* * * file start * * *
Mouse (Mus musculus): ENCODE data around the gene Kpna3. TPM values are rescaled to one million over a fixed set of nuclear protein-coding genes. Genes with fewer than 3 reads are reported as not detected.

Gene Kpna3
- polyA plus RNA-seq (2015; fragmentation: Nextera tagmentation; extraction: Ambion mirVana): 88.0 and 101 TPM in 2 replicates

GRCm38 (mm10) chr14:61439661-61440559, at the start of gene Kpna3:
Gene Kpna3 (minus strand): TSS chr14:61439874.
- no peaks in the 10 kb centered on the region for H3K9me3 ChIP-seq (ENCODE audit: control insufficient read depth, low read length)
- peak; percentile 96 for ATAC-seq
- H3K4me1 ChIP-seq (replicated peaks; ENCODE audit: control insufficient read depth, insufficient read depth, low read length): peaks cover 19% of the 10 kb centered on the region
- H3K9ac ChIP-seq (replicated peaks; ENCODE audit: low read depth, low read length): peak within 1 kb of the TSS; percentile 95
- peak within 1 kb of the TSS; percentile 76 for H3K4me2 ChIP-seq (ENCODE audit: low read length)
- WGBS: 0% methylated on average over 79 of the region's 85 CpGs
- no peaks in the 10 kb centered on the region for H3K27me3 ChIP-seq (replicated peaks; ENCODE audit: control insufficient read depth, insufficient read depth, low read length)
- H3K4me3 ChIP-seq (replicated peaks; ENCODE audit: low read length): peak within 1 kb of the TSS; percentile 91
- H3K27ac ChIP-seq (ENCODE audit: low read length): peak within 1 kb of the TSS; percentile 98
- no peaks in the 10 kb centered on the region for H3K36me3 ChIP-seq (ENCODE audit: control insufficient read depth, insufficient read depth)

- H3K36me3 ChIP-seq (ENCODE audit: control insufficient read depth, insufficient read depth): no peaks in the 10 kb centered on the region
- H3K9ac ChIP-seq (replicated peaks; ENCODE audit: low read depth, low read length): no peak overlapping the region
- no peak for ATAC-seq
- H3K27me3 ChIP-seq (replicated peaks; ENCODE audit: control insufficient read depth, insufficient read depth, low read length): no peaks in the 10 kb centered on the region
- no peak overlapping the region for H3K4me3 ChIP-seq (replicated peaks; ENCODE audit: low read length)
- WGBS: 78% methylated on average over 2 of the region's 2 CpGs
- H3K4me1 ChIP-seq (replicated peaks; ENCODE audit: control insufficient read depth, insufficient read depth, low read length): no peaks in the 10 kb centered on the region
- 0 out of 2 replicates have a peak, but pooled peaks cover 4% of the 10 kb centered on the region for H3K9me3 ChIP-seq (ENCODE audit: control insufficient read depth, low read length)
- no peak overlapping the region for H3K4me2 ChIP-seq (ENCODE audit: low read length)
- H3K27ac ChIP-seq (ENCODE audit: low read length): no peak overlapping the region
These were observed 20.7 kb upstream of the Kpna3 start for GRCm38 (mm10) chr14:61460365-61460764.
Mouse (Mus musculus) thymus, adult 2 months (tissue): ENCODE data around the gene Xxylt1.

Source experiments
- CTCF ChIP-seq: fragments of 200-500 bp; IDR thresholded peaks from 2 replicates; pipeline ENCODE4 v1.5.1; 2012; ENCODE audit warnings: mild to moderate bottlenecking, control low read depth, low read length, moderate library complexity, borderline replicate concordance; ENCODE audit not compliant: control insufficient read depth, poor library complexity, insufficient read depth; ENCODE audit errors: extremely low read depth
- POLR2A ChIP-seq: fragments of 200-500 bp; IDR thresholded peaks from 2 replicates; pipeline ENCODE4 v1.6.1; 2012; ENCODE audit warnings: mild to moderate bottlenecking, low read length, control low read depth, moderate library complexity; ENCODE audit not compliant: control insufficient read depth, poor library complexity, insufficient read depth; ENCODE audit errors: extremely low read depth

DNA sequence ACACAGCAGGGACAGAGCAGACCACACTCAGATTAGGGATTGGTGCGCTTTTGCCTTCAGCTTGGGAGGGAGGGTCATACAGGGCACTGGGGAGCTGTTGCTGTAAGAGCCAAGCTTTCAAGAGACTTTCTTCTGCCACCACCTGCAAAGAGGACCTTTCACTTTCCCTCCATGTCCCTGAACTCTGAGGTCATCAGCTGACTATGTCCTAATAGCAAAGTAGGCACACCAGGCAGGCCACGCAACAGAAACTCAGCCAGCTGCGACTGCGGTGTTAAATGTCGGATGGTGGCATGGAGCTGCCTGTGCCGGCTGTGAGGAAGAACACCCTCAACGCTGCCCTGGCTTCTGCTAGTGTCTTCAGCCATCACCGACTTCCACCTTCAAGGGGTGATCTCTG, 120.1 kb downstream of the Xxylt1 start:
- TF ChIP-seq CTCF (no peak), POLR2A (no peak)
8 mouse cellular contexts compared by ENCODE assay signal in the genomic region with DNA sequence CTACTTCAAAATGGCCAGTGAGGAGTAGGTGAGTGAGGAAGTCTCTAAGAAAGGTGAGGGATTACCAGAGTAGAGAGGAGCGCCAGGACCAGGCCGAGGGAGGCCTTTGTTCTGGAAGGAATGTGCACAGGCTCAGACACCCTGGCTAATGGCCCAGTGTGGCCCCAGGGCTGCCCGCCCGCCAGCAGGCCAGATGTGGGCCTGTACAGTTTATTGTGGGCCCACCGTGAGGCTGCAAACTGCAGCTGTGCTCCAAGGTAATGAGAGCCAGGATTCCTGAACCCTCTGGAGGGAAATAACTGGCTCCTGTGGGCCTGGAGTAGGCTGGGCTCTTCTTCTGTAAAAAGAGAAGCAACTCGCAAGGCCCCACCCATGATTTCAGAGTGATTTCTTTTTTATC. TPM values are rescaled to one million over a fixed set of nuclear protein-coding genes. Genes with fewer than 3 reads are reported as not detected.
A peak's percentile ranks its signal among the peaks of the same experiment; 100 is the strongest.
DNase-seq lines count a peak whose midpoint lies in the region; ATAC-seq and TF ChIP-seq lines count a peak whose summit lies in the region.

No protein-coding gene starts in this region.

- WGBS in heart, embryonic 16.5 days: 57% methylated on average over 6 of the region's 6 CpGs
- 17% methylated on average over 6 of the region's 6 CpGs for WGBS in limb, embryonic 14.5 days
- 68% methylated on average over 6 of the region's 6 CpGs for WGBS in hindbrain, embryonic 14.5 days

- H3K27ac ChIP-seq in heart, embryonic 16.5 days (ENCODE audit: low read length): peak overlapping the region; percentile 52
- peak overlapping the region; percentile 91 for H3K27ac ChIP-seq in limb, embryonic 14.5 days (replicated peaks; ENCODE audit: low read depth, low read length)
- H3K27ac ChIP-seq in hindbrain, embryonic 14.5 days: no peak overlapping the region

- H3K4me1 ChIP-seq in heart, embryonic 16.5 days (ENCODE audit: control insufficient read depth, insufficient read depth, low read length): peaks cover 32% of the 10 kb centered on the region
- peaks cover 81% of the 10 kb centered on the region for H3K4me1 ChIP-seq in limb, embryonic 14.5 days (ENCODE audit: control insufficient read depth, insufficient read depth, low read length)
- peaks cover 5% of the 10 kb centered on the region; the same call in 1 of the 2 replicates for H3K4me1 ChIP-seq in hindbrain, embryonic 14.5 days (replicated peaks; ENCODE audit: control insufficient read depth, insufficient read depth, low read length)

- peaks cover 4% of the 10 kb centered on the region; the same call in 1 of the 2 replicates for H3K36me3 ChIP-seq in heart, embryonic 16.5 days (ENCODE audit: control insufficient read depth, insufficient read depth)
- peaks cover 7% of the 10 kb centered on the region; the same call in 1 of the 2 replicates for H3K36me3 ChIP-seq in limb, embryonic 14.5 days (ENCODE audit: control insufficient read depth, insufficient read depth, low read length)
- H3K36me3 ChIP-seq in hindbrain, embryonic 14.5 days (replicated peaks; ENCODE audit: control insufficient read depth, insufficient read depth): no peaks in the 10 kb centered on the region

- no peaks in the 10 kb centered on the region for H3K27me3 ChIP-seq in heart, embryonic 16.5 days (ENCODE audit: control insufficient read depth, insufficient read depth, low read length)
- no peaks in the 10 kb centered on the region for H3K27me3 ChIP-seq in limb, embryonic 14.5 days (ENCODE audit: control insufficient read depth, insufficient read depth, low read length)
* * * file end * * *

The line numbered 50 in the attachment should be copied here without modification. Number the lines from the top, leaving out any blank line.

- no peaks in the 10 kb centered on the region for H3K27me3 ChIP-seq in limb, embryonic 14.5 days (ENCODE audit: control insufficient read depth, insufficient read depth, low read length)